City Council Candidates
By Robert Haugh

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City Council Candidates

With four City Council seats up for grabs in the November 6 election, whoever the community elects will represent the City’s future for the next four years. These four individuals, along with remaining Council Members Patricia Mahan, Pat Kolstad and Mayor Jamie Matthews, will be entrusted with leading the City through difficult times.

The four seats up for election are Seats No. 3, 4, 6 and 7.

Kevin Moore, Jamie McLeod and Will Kennedy will vacate termed-out seats, while Lisa Gillmor will run unopposed in her bid for re-election tp Seat 6.

Kennedy’s termed-out Seat 3 pits civil service commissioner and business professor Mohammed Nadeem against community volunteer and event planner Debi Davis - both business-centered candidates.

Nadeem claims to bring “a fresh, independent and fiscally responsible perspective” to the Council; citing ethical leadership, trust and accountability in City government, a shared vision for a growing City and sustainable environment, and involving the public as key platform issues.

Some of Nadeem’s goals include creating new jobs, maintaining core services, revitalizing downtown using the Santana Row model, improving affordable housing opportunities, protecting open space, strengthening the role of small businesses and the Chamber of Commerce, preserving neighborhoods, improving public transportation, and supporting youth and senior programs.

“My mission for Mission City is to lead our shared and sustainable future, ensuring a diverse range of opportunities in housing, employment, open space, public safety, schools and investments,” he says. “My goal is to provide leadership on our City’s environmental, fiscal, and economic policies and projects: Northside Library, stadium, downtown, for a better quality of life.”

Nadeem has served on the Library Foundation Board, Historic Home Tour Board and is active in the Santa Clara Rotary Club. He has served on Westwood Elementary and Buchser Middle School Site Councils and completed the Leadership/Police/Fire Academy Programs of Santa Clara. He also has over 10 years in leadership roles as a member of the board of trustees, vice president, and president of MCA Santa Clara, representing a community of about 7,000 to 10,000 people from over 70 different countries.

Nadeem garnered 44 percent of the vote, running against retired policeman and former Council Member Pat Kolstad, in his first attempt at Council in 2010.

Davis’ focus is also business, stating she wants to ensure that the Northside Library is open and “just as popular as our other two libraries.” Davis would like to see the old Mervyn’s Plaza “become the South Bay’s most vibrant new retail center” - and envisions the stadium area as “bustling with new businesses, shopping and restaurants as Santa Clara’s entertainment zone, attracting more new growth to the region.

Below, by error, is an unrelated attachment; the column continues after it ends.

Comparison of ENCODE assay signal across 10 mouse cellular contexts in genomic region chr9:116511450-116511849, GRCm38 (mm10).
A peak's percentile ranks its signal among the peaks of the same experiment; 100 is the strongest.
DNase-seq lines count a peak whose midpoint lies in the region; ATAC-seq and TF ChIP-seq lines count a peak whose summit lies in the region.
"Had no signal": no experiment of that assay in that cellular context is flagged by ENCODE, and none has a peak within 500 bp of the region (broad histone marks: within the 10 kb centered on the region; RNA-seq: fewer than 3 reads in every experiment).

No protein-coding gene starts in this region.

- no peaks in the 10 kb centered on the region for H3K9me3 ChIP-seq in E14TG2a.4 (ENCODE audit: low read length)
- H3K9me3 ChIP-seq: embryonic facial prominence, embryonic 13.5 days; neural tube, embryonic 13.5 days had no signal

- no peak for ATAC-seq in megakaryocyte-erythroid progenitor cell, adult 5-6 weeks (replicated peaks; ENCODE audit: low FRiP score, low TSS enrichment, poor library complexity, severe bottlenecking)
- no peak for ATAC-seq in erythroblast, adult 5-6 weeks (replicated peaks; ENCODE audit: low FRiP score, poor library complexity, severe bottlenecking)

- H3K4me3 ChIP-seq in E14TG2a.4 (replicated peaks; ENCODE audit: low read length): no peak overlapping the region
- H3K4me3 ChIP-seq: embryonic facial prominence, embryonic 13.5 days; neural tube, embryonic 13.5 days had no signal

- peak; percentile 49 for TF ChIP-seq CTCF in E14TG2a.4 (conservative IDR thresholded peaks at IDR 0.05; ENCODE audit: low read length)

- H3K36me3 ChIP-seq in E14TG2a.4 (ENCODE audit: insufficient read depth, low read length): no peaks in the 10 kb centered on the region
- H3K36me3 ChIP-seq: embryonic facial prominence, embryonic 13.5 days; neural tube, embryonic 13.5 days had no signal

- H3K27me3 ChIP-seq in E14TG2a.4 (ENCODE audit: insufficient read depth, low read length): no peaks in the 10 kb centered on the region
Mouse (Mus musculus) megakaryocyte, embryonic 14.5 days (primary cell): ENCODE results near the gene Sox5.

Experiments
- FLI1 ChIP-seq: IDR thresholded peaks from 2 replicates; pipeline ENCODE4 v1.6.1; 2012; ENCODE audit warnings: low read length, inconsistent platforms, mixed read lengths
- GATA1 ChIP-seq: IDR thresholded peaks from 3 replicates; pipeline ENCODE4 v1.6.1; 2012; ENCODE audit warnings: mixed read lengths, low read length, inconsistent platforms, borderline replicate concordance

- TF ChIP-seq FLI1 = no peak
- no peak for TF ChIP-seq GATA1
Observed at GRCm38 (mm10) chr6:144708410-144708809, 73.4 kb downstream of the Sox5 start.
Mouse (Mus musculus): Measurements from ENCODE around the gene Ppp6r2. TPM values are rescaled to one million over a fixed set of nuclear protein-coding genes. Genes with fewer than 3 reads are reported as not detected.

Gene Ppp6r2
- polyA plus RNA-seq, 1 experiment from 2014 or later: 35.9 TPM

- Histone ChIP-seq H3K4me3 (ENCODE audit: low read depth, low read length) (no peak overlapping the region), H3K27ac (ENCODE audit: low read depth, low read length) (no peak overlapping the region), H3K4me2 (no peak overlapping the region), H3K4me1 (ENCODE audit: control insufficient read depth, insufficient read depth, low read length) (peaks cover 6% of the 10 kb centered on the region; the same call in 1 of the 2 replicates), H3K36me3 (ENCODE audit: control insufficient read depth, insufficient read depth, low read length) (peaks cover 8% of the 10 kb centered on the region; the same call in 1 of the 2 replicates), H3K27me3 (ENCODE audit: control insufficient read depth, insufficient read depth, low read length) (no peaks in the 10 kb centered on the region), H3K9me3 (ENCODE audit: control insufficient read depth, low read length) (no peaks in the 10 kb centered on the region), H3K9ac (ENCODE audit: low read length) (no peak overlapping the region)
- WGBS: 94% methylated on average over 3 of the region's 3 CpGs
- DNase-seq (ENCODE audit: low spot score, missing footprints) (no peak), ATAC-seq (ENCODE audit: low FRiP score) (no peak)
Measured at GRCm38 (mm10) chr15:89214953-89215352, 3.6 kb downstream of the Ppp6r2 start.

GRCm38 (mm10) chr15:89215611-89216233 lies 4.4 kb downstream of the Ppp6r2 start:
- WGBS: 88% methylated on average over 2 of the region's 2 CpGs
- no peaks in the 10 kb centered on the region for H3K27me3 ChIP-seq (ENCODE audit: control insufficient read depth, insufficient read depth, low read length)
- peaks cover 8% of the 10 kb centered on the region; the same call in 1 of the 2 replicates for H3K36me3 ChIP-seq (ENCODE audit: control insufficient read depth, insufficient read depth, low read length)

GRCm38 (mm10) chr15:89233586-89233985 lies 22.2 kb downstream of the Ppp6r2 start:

“I want to make sure there are opportunities for our home-grown small businesses as well. And I would like to bring in more entertainment - places to go to do more than just watch a game.”

Davis also states she wants to ensure the City’s pension reform issues are resolved. “I know that we will succeed where other cities, like San Jose, have failed. It is important to our employees’ morale, to our City financial stability and to our residents’ faith in our local government to make this happen. As great as Santa Clara is, it’s not perfect, nothing is. We can improve in certain areas and I would work on these areas in the coming years.”

Davis adds that the City’s permitting process can be improved. “The small, family businesses are the backbone of a local economy and I want it to be easy for them to open in Santa Clara.”

"I am proud to call Santa Clara home, as this City is a place where people know their neighbors, where they work together, help each other, and cooperate to build a better community. Santa Clara is the City with a heart in the heart of Silicon Valley."

Vying for Seat 7, termed out by McLeod, is planning commissioner and businesswoman Teresa O’Neill, attorney and business owner John Mlnarik, and Northside resident and business owner Bill Collins.

O’Neill is the planning commissioner and member of the General Plan Steering Committee. She is also a contract administrator with Hewlett Packard and has over 30 years of high tech business experience, and states she will be bringing a “business perspective to extremely difficult financial decisions facing the Council...Santa Clara's current financial practices are unsustainable with declining revenues and increasing pension and compensation costs.”